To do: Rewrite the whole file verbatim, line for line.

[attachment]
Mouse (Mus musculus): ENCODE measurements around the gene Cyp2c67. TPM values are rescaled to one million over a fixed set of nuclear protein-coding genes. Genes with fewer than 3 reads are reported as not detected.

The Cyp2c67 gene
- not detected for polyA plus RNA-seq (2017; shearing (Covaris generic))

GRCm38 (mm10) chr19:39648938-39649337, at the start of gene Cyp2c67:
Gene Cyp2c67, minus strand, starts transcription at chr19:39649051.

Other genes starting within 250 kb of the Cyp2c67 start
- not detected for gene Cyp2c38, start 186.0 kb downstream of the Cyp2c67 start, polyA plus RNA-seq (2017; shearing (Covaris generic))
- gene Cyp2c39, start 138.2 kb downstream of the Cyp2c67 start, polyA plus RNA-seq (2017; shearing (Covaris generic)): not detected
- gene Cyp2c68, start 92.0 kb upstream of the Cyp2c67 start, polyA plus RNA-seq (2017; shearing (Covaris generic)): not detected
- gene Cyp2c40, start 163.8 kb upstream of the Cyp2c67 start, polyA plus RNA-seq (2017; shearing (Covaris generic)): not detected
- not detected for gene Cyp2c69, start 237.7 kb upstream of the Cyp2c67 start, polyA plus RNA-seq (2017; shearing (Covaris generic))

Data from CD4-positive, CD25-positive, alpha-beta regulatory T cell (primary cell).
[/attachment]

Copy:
Mouse (Mus musculus): ENCODE measurements around the gene Cyp2c67. TPM values are rescaled to one million over a fixed set of nuclear protein-coding genes. Genes with fewer than 3 reads are reported as not detected.

The Cyp2c67 gene
- not detected for polyA plus RNA-seq (2017; shearing (Covaris generic))

GRCm38 (mm10) chr19:39648938-39649337, at the start of gene Cyp2c67:
Gene Cyp2c67, minus strand, starts transcription at chr19:39649051.

Other genes starting within 250 kb of the Cyp2c67 start
- not detected for gene Cyp2c38, start 186.0 kb downstream of the Cyp2c67 start, polyA plus RNA-seq (2017; shearing (Covaris generic))
- gene Cyp2c39, start 138.2 kb downstream of the Cyp2c67 start, polyA plus RNA-seq (2017; shearing (Covaris generic)): not detected
- gene Cyp2c68, start 92.0 kb upstream of the Cyp2c67 start, polyA plus RNA-seq (2017; shearing (Covaris generic)): not detected
- gene Cyp2c40, start 163.8 kb upstream of the Cyp2c67 start, polyA plus RNA-seq (2017; shearing (Covaris generic)): not detected
- not detected for gene Cyp2c69, start 237.7 kb upstream of the Cyp2c67 start, polyA plus RNA-seq (2017; shearing (Covaris generic))

Data from CD4-positive, CD25-positive, alpha-beta regulatory T cell (primary cell).